• Apple writers were extremely concerned about getting Tim Cook’s words down completely and correctly, but none bothered to link to the resolution that started this beef, never mind exploring what motivated it, or whether what the resolution asks for is reasonable or possible. For their reference, Jonathan Mosen’s response attempts to explain the issue by taking a historical view of tech accessibility, and Apple’s role in its evolution.
  • This isn’t an Apple versus Google story, no matter how much some would like it to be. And if that’s really the story a journalist wants to write, it would be important to address the degree to which Apple controls what goes on in the App Store, and how that makes enforcing access requirements on app developers much more possible in the iOS world than on the Android platform. 

Even in the accessibility community, the Tim Cook quote about why Apple makes its products accessible is held up as a reason to venerate the company. But as proven by the manner of the MacPress response to this little dustup, it’s much easier to cut and paste pretty words from the CEO than it is to take on the challenges and successes of accessibility on a substantive level. Whether you’re a fan of the NFB resolution, or think it goes too far, its real value is as a conversation-churner. Apple understands that conversation is happening, probably far better than most of its journalistic cheerleaders do.

2 Comments

  1. Another thing that all the media on this issue did, which I think you’ve done as well here, is conflate “accessibility for VoiceOver (and maybe low vision) users” with “accessibility for disabled users”.

    As you are well aware, there are other accessibility needs not covered by the category of “VoiceOver + low vision users”. Switch users may have different accessibility needs which are clearly affected by choices app programmers make and they don’t always line up with the needs of VO users. Users with neurological disabilities such as dyslexia are different again – and often directly conflict with the needs of low vision users as dyslexic users frequently have difficulty dealing with very high contrast text whereas many low vision users need very high contrast text. Other groups I won’t go into include users with impaired dexterity (who may or may not use Assistive Touch), users with cognitive accessibility needs (who may or may not use Guided Access), users with fatigue issues, and many many many more.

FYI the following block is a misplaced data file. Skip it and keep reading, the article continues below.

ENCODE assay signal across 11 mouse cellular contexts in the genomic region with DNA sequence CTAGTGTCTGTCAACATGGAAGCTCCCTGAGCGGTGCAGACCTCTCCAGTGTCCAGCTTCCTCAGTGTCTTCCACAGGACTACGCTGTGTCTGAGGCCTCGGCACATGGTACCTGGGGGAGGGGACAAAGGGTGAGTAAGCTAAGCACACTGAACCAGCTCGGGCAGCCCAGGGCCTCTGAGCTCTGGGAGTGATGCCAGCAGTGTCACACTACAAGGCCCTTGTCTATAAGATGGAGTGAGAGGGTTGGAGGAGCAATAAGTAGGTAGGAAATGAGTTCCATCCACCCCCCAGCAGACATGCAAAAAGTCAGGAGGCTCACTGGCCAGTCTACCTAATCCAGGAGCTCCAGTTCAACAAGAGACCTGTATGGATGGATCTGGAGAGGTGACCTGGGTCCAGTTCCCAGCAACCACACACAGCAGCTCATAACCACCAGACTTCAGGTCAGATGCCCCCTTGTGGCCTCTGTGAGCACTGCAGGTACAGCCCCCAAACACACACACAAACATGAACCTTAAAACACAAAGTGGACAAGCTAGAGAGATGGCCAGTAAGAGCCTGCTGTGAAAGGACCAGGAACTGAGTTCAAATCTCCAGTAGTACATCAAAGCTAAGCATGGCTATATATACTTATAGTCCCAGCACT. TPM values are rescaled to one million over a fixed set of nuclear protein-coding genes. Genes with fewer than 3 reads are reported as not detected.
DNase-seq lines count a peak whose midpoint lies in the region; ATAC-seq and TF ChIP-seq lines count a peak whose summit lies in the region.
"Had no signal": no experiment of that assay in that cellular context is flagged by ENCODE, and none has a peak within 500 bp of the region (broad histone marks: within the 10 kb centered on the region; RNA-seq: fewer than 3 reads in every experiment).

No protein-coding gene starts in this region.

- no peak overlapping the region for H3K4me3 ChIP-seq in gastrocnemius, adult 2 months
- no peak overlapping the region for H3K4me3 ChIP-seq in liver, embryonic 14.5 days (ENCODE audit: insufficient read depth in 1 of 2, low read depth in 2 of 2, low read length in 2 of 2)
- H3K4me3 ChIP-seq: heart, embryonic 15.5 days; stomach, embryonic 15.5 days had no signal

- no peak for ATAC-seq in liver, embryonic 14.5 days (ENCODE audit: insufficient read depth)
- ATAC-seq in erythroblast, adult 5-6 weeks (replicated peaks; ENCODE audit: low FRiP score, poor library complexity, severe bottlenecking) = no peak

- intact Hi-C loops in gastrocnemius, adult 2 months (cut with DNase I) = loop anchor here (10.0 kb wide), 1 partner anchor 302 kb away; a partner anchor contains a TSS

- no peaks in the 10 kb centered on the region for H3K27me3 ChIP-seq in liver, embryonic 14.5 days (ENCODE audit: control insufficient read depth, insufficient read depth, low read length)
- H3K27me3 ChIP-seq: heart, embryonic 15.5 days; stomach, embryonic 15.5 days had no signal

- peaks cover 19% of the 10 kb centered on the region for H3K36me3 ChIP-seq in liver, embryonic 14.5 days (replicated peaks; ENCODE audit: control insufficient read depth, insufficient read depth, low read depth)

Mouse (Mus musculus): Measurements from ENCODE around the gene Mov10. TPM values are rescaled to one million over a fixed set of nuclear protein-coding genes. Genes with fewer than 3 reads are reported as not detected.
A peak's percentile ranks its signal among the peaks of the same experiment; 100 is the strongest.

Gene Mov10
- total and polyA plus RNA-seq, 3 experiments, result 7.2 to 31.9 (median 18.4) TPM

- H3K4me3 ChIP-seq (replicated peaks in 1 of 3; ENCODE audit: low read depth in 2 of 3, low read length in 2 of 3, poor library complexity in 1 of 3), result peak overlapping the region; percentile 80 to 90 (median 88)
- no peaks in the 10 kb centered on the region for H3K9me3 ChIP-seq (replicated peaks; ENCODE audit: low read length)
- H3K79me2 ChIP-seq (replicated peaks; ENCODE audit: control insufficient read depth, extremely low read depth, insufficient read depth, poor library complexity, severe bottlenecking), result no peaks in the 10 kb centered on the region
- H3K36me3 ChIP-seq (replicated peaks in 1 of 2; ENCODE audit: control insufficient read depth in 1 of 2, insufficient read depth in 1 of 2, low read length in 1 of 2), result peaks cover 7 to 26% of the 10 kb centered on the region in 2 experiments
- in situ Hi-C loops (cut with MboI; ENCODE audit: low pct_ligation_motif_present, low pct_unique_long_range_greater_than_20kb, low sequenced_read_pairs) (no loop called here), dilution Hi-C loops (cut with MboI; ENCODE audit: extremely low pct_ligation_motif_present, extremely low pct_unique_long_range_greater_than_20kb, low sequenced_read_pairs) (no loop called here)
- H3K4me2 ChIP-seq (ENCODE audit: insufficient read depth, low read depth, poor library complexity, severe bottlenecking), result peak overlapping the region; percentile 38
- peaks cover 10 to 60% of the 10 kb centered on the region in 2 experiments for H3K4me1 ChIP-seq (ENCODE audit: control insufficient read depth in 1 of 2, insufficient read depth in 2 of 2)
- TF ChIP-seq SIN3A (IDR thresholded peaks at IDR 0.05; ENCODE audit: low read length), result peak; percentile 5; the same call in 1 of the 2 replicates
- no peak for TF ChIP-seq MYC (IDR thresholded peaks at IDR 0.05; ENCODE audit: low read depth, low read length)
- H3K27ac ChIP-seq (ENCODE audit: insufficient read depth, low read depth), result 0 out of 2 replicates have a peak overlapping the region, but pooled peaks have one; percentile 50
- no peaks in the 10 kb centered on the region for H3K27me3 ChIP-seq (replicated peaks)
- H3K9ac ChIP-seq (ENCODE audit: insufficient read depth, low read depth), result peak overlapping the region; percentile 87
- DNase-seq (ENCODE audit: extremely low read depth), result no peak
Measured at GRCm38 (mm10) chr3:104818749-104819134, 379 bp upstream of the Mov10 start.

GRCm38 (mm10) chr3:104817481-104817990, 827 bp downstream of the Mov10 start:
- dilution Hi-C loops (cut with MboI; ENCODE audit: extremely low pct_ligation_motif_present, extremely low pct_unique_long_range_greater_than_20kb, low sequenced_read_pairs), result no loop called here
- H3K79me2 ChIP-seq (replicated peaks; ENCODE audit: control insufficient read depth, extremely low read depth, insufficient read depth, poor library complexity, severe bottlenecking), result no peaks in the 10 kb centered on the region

Perhaps now I’ve typed out this perennial frustration I’ll finally turn it into an ATMac article 🙂 I’ve been dealing with my own disability this week so I haven’t blogged as much as I’d like to have done.

    Despite this niggle, your article is excellent and raises all of the other things that were bothering me about this week!

    Comment by Ricky Buchanan — July 16, 2014 @ 6:43 AM

  2. Hi Ricky,

    Since the NFB resolution and aftermath specifically addressed accessibility for blind and low-vision folks, that was the peg for my response. Switch Control is another area where app accessibility becomes very important, and, given its relative newness in the Apple access suite, it’s likely that developers need even more education about how to ensure that switch users can work within their apps.

    Comment by Shelly — July 16, 2014 @ 8:54 AM